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Get ready to have your skull blasted quickly and quietly off your neck. Ted Lewis (and, let me assure you, we are not talking about the American bandleader here) is almost unanimously regarded as the father of British noir fiction. He arguably is best known in the United States as the author of the (retitled) GET CARTER, which was adapted for film on three separate occasions. GBH, the reason we are here at the moment, was published in Great Britain in 1980 and almost immediately went out of print; it has not seen the light of day in the US until now. Thanks to the indispensable Soho Crime imprint, our wandering in the literary desert has come to an end. This is a book not to be missed.

Lewis was not a writer for all of his professional life. He first tried his hand at animation; if you’ve watched the movie Yellow Submarine, you’ve seen his imprint. This book is about as far from that film as you can get on the continuum. GBH, which stands for “Grievous Bodily Harm” in the British criminal code, is present aplenty in the book that bears its name. Do not think for a second, though, that GBH is a series of violent vignettes strung together by short interludes. No, it is narrated in a rough but beauteous literary form that can be appreciated not only for what Lewis does but how he does it.

"It is like a sip of Absinthe on a three-day empty stomach, a book that will chill you and ricochet your thought process at least temporarily, if not permanently."

The subject matter is kind of rough, which may be why the book failed to find acceptance in Britain when it was originally published some 35 years ago. The narrator of the piece is George Fowler, who is somewhat of an unusual protagonist, to say the least. He is/was the ruler of an extremely profitable criminal enterprise that specializes in the manufacture and distribution of pornography of a particularly despicable sort.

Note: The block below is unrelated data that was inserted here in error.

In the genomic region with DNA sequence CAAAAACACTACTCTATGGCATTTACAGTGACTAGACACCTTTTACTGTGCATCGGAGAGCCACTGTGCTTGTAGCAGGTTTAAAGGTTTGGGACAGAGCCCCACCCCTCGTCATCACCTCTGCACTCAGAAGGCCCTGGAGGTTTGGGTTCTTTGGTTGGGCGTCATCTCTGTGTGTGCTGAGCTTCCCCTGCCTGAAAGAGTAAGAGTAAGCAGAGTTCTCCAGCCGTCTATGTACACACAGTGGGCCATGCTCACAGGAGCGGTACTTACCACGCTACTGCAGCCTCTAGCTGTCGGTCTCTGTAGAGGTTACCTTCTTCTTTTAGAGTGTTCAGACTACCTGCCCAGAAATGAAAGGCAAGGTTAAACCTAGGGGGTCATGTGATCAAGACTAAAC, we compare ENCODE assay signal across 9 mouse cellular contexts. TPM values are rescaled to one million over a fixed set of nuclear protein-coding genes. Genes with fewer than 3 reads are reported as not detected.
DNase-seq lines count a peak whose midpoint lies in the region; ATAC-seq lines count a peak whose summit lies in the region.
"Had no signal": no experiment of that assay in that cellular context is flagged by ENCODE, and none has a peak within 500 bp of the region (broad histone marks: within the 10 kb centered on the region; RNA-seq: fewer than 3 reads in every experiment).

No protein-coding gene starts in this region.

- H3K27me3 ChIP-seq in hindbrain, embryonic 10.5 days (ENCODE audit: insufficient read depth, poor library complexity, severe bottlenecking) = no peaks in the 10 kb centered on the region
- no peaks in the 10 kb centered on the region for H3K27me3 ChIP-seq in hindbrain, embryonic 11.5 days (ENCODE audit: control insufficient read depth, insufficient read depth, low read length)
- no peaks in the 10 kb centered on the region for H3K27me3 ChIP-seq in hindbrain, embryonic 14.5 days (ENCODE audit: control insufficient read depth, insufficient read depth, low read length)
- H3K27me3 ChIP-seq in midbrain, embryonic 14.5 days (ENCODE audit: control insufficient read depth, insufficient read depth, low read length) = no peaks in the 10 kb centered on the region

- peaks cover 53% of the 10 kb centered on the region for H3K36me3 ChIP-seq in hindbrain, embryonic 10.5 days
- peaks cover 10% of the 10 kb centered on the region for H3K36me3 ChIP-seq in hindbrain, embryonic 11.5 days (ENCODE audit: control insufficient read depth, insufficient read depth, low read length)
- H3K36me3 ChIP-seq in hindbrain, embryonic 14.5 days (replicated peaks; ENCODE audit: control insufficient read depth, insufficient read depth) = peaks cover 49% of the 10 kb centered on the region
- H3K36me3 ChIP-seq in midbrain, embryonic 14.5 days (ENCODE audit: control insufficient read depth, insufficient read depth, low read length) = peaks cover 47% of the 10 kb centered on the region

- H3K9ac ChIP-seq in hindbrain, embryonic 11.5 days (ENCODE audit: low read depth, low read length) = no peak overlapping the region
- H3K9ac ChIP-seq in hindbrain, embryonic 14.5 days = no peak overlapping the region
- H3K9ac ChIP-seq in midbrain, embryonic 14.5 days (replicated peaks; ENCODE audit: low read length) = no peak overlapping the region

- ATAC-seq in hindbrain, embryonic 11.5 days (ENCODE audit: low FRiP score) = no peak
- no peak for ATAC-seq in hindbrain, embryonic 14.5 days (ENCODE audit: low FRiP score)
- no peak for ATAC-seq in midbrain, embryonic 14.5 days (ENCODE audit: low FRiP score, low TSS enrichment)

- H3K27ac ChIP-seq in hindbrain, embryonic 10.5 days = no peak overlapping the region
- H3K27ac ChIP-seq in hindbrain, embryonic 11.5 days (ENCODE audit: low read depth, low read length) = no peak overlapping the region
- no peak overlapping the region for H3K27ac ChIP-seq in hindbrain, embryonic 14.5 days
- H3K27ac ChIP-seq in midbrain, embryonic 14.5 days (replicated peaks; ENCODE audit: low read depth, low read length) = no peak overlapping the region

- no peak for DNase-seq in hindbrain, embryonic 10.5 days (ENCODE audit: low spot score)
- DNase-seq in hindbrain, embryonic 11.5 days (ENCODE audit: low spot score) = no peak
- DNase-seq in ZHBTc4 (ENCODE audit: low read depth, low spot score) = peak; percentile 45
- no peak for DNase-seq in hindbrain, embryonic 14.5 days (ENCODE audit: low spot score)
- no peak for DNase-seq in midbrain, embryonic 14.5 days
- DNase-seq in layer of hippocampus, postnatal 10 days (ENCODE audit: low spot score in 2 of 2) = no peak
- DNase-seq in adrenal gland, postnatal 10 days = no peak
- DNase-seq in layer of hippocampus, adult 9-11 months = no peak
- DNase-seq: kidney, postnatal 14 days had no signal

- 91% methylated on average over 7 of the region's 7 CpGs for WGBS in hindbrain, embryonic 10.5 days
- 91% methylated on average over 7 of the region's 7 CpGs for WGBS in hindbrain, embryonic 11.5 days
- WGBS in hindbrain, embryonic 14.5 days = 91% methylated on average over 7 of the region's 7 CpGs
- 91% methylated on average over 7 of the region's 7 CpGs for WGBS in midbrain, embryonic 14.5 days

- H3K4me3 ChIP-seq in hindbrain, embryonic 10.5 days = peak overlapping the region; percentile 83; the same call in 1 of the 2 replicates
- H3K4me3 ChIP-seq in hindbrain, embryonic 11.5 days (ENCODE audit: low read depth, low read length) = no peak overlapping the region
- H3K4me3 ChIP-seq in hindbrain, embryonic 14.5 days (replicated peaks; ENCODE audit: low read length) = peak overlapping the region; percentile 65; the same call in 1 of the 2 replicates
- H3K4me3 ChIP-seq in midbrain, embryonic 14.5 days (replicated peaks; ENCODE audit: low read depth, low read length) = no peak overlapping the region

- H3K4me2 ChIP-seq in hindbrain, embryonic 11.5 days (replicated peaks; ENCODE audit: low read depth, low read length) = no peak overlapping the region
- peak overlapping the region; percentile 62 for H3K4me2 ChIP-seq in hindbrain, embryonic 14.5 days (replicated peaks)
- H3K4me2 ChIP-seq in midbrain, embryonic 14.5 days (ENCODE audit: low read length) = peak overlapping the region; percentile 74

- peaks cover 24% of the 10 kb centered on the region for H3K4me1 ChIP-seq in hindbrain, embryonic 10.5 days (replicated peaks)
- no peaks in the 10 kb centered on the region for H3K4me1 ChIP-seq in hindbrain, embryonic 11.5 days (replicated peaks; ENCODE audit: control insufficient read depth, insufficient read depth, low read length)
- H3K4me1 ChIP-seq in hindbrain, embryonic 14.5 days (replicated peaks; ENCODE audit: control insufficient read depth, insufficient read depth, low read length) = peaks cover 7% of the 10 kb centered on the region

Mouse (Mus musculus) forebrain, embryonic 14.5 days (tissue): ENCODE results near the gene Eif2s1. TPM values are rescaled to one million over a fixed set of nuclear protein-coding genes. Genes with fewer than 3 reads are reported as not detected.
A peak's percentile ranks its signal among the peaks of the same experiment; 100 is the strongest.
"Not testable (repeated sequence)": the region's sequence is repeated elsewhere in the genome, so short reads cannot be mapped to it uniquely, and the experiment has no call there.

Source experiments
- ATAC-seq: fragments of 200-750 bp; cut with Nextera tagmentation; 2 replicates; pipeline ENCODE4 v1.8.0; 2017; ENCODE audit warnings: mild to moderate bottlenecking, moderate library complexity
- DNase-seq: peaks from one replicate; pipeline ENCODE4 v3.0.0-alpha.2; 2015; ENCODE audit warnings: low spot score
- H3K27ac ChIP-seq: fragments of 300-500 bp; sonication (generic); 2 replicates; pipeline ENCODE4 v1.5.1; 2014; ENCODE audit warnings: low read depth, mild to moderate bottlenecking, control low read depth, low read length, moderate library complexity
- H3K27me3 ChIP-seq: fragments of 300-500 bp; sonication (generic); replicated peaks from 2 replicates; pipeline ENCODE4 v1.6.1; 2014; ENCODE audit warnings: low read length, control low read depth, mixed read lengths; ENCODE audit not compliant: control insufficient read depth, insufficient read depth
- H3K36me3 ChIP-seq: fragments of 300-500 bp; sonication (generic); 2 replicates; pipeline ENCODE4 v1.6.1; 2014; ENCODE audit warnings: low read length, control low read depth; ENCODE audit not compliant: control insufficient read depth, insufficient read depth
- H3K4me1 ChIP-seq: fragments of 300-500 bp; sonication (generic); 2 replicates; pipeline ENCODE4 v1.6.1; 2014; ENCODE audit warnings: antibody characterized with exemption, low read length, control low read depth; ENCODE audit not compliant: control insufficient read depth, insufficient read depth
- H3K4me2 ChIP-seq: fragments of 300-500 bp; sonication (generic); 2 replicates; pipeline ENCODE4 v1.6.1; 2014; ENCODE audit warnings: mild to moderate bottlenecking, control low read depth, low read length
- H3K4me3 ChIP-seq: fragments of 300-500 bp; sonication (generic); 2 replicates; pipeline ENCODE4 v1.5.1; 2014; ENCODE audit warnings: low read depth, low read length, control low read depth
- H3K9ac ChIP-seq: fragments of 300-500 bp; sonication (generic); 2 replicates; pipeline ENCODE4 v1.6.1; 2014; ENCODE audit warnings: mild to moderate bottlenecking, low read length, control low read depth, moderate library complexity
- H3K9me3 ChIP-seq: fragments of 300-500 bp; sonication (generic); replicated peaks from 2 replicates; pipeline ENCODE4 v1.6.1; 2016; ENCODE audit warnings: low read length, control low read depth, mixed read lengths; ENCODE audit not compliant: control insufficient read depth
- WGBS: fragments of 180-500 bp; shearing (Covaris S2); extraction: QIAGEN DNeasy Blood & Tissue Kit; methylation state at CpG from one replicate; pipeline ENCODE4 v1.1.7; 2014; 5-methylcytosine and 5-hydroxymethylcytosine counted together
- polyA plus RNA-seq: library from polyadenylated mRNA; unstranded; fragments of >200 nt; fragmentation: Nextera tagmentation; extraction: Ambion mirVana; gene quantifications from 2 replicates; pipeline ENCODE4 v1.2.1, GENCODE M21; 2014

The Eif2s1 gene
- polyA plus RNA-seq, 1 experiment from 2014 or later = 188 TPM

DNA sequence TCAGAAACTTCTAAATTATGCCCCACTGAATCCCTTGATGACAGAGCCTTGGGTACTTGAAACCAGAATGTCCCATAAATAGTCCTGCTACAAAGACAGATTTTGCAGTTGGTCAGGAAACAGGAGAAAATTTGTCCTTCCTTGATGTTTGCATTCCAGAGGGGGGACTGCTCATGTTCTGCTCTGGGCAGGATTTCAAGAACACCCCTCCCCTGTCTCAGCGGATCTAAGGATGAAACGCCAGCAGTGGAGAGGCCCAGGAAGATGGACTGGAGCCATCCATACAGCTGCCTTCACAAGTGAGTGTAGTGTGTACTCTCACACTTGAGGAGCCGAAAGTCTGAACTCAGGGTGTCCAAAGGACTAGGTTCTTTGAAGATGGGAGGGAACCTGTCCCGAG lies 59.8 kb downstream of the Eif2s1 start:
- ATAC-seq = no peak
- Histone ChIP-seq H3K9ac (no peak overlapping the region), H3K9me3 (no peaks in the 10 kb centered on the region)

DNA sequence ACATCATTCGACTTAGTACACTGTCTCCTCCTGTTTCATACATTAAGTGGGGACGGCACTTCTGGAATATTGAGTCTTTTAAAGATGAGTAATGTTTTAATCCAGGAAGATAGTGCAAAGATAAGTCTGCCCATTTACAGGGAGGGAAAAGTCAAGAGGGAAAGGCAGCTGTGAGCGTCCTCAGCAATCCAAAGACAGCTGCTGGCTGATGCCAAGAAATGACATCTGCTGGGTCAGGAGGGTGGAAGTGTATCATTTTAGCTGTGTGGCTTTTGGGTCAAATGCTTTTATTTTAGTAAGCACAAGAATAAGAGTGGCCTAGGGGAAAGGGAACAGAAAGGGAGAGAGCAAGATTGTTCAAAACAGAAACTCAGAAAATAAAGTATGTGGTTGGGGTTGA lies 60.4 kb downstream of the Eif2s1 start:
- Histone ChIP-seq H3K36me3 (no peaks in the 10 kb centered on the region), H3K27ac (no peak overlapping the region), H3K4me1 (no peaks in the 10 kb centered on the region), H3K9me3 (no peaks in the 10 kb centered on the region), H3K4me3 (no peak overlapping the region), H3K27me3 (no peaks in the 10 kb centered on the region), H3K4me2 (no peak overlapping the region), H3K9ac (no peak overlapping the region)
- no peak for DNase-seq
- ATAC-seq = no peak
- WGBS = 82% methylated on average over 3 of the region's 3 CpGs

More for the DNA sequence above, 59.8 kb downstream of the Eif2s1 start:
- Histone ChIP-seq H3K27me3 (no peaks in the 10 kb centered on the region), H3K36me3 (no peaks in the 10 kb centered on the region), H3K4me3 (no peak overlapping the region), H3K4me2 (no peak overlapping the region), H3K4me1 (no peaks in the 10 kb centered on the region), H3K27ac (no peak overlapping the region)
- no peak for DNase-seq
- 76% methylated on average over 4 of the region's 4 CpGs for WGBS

The narrative proceeds along alternating tracks. One is called “The Smoke” and takes place almost entirely in London. We see Fowler as he sees himself, the master of all that he surveys with the ability to satisfy any and all of his carnal desires at whim. However, he gets the sense that someone within his empire is trying to take him down. There is an almost Shakespearean element that shoots through “The Smoke,” as Fowler loses faith and trust in more and more of his associates, choosing to rely (perhaps unwisely) on a dwindling number of advisors.

The other narrative track, interspersed with “The Smoke,” is called “The Sea” and takes place in the nominal present. Fowler has experienced a fall from his dark and corrupt grace, and is hiding out in a small British beach town. Bloodied but unbowed, unbroken though bent, Fowler is marshaling his few remaining resources to regain his criminal empire, even as events continue to conspire against him. One can almost see what is coming before Fowler does, yet you’ll want to read every bit of the book not only to find out if you’re right, but also to see how Lewis gets you (and Fowler) to the end.

GBH will appeal to fans of noir crime fiction, but readers who generally favor literary works over genre fiction should be pleased with it as well. It is like a sip of Absinthe on a three-day empty stomach, a book that will chill you and ricochet your thought process at least temporarily, if not permanently. And hopefully, with Soho Crime’s reprinting of Lewis’ other works, it will bring the man the attention he has deserved for so long.

Reviewed by Joe Hartlaub on May 1, 2015

by Ted Lewis

  • Publication Date: February 23, 2016
  • Genres: Fiction, Suspense, Thriller
  • Paperback: 352 pages
  • Publisher: Soho Crime
  • ISBN-10: 1616956461
  • ISBN-13: 9781616956462